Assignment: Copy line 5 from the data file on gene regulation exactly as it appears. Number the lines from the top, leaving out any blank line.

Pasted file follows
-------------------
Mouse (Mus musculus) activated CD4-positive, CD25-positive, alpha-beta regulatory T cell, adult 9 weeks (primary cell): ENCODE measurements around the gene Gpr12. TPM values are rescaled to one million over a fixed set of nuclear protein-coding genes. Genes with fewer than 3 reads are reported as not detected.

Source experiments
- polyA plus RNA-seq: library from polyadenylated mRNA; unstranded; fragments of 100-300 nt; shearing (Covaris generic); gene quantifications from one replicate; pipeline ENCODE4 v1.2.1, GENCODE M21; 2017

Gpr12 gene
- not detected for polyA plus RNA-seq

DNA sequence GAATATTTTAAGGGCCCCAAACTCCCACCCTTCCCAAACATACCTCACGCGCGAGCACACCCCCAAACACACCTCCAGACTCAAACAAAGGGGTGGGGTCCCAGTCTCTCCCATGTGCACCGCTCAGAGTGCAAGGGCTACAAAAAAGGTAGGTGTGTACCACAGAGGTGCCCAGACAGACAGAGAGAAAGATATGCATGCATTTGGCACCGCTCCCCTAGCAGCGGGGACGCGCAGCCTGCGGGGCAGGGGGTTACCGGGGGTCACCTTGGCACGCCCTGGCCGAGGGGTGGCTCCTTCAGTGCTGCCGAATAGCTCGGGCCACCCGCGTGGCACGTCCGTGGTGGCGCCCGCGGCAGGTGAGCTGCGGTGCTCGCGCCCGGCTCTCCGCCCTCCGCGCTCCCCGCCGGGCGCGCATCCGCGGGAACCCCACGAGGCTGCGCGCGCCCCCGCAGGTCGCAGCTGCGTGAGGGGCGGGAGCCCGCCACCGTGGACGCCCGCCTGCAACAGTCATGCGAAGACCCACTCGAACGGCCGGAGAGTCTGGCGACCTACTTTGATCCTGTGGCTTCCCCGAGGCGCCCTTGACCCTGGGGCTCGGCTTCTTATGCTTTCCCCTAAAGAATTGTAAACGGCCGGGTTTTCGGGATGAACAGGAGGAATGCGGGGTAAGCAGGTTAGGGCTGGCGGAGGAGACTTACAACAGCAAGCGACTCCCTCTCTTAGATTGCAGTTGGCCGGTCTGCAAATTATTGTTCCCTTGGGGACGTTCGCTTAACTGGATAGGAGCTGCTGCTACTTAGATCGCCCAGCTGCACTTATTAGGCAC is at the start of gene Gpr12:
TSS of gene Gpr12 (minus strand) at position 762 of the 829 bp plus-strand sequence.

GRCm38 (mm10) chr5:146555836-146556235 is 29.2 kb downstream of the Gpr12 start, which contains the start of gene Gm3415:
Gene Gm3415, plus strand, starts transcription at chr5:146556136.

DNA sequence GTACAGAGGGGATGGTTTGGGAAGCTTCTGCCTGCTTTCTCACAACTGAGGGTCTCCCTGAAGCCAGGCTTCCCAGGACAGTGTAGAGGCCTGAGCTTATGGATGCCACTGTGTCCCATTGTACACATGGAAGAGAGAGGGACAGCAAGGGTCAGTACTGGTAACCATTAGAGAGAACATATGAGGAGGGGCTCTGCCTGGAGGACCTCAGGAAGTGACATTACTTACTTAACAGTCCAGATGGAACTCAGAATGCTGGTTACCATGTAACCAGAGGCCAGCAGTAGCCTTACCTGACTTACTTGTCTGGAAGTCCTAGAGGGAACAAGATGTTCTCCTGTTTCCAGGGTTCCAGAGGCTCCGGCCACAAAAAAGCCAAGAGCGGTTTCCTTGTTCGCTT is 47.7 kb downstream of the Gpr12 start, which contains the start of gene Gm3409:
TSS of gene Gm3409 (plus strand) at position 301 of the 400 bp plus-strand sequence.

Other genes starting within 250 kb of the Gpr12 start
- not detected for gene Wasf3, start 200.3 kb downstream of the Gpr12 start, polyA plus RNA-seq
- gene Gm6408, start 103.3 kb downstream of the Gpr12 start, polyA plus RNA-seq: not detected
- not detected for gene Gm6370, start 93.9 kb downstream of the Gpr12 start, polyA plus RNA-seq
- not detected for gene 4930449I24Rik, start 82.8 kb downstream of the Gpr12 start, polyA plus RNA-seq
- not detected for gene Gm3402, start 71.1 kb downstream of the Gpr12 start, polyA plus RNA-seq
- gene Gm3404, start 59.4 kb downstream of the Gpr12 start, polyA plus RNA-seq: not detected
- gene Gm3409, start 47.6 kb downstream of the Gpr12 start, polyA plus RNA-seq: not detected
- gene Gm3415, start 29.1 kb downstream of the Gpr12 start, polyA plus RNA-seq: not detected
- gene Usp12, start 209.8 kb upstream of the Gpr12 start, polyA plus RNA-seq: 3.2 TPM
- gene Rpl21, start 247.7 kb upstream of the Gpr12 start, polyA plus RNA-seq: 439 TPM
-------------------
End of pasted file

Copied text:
- not detected for polyA plus RNA-seq